Researchers at Brown University used a microengineered device that acts as an obstacle course for cells to shed new light on a cellular metamorphosis thought to play a role in tumor cell invasion throughout the body. The epithelial-mesenchymal transition (EMT) is a process in which epithelial cells, which tend to stick together within a tissue, change into mesenchymal cells, which can disperse and migrate individually.
EMT is a beneficial process in developing embryos, allowing cells to travel throughout the embryo and establish specialized tissues. But recently it has been suggested that EMT might also play a role in cancer metastasis, allowing cancer cells to escape from tumor masses and colonize distant organs.
For their study (“Collective and individual migration following the epithelial–mesenchymal transition”), published in Nature Materials, the scientists imaged cancer cells that had undergone EMT as they migrated across a device that mimics the tissue surrounding a tumor.
“People are really interested in how EMT works and how it might be associated with tumor spread, but nobody has been able to see how it happens,” said lead author Ian Y. Wong, Ph.D., assistant professor in the Brown School of Engineering and the Center for Biomedical Engineering, who performed the research as a postdoctoral fellow at Massachusetts General Hospital. “We've been able to image these cells in a biomimetic system and carefully measure how they move.”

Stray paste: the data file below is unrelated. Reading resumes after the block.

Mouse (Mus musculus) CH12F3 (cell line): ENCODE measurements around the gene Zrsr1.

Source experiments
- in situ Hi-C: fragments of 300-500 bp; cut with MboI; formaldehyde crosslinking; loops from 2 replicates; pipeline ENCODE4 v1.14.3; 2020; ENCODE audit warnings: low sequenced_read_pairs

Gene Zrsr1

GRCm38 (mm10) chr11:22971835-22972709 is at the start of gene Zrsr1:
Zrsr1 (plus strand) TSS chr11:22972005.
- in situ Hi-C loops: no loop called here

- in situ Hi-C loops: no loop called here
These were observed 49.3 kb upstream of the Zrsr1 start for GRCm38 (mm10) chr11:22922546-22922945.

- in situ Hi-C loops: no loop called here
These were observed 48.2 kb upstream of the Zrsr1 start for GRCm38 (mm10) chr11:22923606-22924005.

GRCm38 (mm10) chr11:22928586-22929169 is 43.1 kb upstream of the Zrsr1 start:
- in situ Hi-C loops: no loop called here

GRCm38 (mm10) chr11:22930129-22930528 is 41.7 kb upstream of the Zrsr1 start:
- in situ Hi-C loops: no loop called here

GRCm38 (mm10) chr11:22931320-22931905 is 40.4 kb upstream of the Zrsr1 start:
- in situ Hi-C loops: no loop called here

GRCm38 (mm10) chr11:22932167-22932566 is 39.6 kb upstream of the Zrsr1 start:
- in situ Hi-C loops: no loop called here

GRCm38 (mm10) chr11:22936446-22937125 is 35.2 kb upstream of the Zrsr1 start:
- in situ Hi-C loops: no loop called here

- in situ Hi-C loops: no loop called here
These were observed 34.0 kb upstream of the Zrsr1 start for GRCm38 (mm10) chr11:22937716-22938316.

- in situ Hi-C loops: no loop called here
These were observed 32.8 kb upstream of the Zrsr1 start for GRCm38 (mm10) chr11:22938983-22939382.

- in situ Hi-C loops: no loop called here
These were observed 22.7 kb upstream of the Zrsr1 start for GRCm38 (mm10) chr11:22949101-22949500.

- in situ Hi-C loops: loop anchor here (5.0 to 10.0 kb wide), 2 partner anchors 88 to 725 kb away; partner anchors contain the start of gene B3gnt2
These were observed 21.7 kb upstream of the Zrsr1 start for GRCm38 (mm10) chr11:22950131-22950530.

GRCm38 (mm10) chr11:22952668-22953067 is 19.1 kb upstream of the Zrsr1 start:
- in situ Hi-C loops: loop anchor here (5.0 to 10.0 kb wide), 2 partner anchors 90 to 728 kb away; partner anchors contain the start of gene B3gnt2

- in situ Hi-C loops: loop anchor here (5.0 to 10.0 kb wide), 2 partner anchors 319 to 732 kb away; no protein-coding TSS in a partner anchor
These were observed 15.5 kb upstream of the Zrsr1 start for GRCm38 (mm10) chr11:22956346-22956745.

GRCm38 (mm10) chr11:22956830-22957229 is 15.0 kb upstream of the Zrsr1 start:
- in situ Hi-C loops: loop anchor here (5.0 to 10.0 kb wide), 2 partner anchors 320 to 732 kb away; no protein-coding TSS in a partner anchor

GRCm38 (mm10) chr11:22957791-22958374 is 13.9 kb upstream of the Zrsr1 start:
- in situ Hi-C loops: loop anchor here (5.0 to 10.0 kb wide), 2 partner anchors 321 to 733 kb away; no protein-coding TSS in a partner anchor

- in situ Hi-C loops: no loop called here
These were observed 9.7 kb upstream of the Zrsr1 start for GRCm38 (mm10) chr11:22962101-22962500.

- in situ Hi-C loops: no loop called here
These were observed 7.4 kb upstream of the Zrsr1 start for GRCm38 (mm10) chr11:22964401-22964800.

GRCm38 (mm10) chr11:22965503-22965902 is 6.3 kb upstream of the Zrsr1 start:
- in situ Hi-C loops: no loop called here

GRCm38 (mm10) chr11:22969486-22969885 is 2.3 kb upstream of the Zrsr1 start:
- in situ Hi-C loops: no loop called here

The experiments showed that the cells displayed two modes of motion. A majority plod along together in a collectively advancing group, while a few cells break off from the front, covering larger distances more quickly.
“We show that EMT-activated cells migrate through micropillar arrays as a collectively advancing front that scatters individual cells,” wrote the investigators. “Individual cells with few neighbors dispersed with fast, straight trajectories, whereas cells that encountered many neighbors migrated collectively with epithelial biomarkers. We modeled these emergent dynamics using a physical analogy to phase transitions during binary-mixture solidification, and validated it using drug perturbations, which revealed that individually migrating cells exhibit diminished chemosensitivity.”
“In the context of cell migration, EMT upgrades cancer cells from an economy model to a fast sports car,” noted Dr. Wong. “Our technology enabled us to track the motion of thousands of 'cars' simultaneously, revealing that many sports cars get stuck in traffic jams with the economy cars, but that some sports cars break out of traffic and make their way aggressively to distant locations.”